For avid adventurers, the Appalachian Trail represents a tremendous challenge. The path is close to 2,200 miles in length, running through 14 states. On that note, the Appalachian Trail Conservancy website claims that a complete trek can last for up to seven months. But should you choose to give it a go, you might want to acquaint yourself with some of the spookier areas of the hike first.

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One of those locations is Bluff Mountain, which can be found in Virginia. Ranker reports that the spirit of a young boy named Ottie Cline Powell roams the area, following his passing on the trail more than 100 years ago. If that wasn’t enough, a Native American ghost called “Spearfinger” is believed to be skulking the path searching for lost kids.

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13. Kalalau Trail

While Hawaii is home to some absolutely beautiful vistas, you’d be hard-pressed to find a better spot than the Na Pali Coast. This area offers a stunning look at the island’s coastline, with the waves crashing in from the sea. However, the conditions of the nearby Kalalau Trail are incredibly dangerous.

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Indeed, SFGate notes that the path isn’t simple to navigate, causing some visitors to slip and perish. Furthermore, The Daily Beast website shared a startling figure in July 2019. Yes, it claimed that over 100 individuals have lost their lives after taking a dip in the streams on the trail.

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12. The Ghost House Trail

If you find yourself hiking near Knoxville, Tennessee, you might come across a rather spooky-looking pathway. The area in question is called “The Ghost House Trail,” and as the name suggests there are said to be a few spirits lurking around. According to Ranker, the stories began after a tragedy befell a local family.

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The tale suggests that when a girl succumbed to tuberculosis, her family brought a “phantom dog” to their house along the path. Ranker states that some visitors overhear the canine on the trek. And in addition to that, should a tourist snap a picture of the family’s gravesite, they’ve been said to spot spirits in the area.

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11. Mammoth Cave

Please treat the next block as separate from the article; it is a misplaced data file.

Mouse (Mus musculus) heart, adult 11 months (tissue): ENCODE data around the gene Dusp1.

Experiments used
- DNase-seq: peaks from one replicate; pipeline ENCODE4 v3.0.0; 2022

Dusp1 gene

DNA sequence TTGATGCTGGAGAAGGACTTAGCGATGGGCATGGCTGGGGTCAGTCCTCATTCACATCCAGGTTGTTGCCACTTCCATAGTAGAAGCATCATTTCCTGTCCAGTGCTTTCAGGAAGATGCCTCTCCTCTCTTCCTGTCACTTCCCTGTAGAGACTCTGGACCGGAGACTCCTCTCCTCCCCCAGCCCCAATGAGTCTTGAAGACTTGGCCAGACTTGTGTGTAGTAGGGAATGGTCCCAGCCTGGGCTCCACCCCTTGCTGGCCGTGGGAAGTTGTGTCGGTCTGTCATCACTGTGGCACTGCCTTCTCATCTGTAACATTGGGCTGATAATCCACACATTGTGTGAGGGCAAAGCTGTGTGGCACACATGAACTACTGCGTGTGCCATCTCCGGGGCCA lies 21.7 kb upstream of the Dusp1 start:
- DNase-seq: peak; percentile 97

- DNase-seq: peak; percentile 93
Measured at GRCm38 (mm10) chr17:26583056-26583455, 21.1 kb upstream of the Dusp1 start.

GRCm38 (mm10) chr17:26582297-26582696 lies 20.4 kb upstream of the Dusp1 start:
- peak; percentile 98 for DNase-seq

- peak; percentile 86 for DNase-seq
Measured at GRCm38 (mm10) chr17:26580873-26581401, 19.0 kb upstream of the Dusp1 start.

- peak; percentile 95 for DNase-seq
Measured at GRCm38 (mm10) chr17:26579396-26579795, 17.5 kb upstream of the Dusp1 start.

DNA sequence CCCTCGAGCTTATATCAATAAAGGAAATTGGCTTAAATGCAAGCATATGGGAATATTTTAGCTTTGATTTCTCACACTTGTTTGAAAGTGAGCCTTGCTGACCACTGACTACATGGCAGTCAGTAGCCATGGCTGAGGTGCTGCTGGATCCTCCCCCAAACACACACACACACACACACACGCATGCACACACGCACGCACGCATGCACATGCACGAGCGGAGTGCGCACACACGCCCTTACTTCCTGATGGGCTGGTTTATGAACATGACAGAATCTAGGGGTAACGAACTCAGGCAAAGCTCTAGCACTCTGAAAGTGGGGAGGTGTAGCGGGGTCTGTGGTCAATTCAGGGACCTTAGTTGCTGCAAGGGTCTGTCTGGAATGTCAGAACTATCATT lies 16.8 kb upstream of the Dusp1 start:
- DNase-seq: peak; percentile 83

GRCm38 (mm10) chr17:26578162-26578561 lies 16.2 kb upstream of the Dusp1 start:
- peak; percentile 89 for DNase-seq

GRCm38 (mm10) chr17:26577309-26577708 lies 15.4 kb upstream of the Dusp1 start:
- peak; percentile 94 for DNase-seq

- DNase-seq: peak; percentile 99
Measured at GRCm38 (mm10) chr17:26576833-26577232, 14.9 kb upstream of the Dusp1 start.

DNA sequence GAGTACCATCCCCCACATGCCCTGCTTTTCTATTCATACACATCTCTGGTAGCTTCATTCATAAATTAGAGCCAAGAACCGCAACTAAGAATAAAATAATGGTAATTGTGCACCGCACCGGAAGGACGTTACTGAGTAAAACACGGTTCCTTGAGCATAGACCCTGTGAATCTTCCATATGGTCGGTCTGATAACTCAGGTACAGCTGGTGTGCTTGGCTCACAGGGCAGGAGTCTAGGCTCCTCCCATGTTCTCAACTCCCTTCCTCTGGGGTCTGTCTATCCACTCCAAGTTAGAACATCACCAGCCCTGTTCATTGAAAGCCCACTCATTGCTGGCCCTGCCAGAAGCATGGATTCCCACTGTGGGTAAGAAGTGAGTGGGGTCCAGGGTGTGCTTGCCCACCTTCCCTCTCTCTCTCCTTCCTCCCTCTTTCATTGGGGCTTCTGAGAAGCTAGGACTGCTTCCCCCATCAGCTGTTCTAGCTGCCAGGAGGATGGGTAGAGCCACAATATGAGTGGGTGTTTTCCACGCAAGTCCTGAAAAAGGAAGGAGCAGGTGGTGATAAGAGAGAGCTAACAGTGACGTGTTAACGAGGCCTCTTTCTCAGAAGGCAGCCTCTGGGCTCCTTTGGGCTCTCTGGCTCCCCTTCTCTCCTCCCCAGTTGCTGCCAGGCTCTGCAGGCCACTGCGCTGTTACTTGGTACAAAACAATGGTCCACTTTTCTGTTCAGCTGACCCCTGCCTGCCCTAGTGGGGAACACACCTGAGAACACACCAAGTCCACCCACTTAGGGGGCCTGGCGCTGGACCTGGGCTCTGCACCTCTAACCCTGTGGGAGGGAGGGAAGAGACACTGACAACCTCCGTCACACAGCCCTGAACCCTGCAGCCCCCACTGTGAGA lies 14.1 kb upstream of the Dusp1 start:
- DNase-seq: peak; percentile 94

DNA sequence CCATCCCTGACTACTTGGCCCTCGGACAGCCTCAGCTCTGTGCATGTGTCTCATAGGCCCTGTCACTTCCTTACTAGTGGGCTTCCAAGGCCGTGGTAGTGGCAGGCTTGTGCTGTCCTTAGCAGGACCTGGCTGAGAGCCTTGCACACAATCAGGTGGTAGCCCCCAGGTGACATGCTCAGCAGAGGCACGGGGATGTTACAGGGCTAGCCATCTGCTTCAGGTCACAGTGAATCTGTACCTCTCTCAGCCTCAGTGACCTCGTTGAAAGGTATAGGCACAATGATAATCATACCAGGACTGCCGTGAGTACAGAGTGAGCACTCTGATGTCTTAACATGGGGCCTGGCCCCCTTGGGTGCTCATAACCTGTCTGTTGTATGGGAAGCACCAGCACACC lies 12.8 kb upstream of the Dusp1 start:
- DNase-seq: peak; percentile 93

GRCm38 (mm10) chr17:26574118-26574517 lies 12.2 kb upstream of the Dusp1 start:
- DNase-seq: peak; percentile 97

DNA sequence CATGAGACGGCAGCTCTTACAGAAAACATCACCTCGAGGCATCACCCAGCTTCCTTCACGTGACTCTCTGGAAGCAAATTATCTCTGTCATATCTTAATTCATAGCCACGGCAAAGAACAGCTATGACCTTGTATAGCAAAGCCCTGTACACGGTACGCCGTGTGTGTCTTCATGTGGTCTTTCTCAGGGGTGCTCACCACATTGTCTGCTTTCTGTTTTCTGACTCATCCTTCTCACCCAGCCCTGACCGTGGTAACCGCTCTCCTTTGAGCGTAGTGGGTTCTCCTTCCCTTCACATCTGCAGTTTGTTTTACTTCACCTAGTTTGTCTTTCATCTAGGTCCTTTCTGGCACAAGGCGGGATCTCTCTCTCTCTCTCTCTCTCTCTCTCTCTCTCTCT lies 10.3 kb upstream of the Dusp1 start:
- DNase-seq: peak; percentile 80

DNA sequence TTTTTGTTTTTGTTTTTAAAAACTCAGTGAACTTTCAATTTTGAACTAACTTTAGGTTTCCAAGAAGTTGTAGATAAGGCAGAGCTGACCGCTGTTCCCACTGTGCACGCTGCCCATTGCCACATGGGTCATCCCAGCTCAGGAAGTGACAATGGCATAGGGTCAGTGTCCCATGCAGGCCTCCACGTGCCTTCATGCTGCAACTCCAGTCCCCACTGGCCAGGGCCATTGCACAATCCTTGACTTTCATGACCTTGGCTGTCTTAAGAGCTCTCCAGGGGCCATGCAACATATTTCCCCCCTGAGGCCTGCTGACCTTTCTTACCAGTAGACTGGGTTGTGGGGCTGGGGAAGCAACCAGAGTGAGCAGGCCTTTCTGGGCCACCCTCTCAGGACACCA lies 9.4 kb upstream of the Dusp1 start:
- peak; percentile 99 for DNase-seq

Mammoth Cave National Park is arguably one of the most unique tourist spots in the United States. Above ground, the Kentucky park is made up of over 50,000 acres-worth of trees. Meanwhile, it also houses a cave that spans roughly 400 miles below the surface, earning the “mammoth” title.

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According to the Backpacker website, though, the underground trail has recorded in excess of 150 supernatural incidents down the years. For you see, the Mammoth Cave was used to shelter tuberculosis sufferers in the past. When they passed away, they were placed around a stone dubbed “Corpse Rock.” Now, the webpage claims that tourists can hear coughing sounds from the slab.

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10. Angels Landing

In Utah’s Zion National Park, hikers are given the chance to scale one of the world’s most terrifying trails. Known as Angels Landing, the path leads you to the top of a spectacular rock face some 1,500 feet in the air. However, the aforementioned track is incredibly narrow, with a single chain protecting you from a deadly fall.

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Given the dangers, Angels Landing has led to the deaths of a few hikers in recent times. Utah.com confirmed that three individuals sadly passed away on the trek between 2017 and April 2019. Then, a teenager named Savannah McTague suffered the same fate a few months later, as she fell from the path.

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9. Spruce Railroad Trail

On the surface, the Spruce Railroad Trail is a nice area for hikers to explore. But if you look a little deeper, this tourist spot in Washington might actually harbor a dark past. You see, Ranker claims that a man dropped his wife’s corpse into Crescent Lake back in 1937, which can be found next to the path.

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From there, the husband apparently relocated to California, before his partner’s body was uncovered three years later, perfectly mummified. He subsequently spent close to a decade behind bars. Now, the website suggests that the woman’s ghost roams the trail, and could well pull you into the lake if you get too close.

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8. The Wave

At first glance, you’d be forgiven for thinking that photos of the Wave had been altered in some way to add a psychedelic effect. Surprisingly, though, that’s what the area actually looks like in Utah. So keeping that in mind, tourists from far and wide can’t get enough of the sandstone landmarks.

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In an attempt to quell the growing number of visitors, only 20 people get to traverse the unique pathway every 24 hours. However, the Wave has proved deadly in the past. As reported by SFGate, three individuals passed away from “heat stress” within a few weeks in 2013. Furthermore, tourists have been known to lose their bearings on the trail too.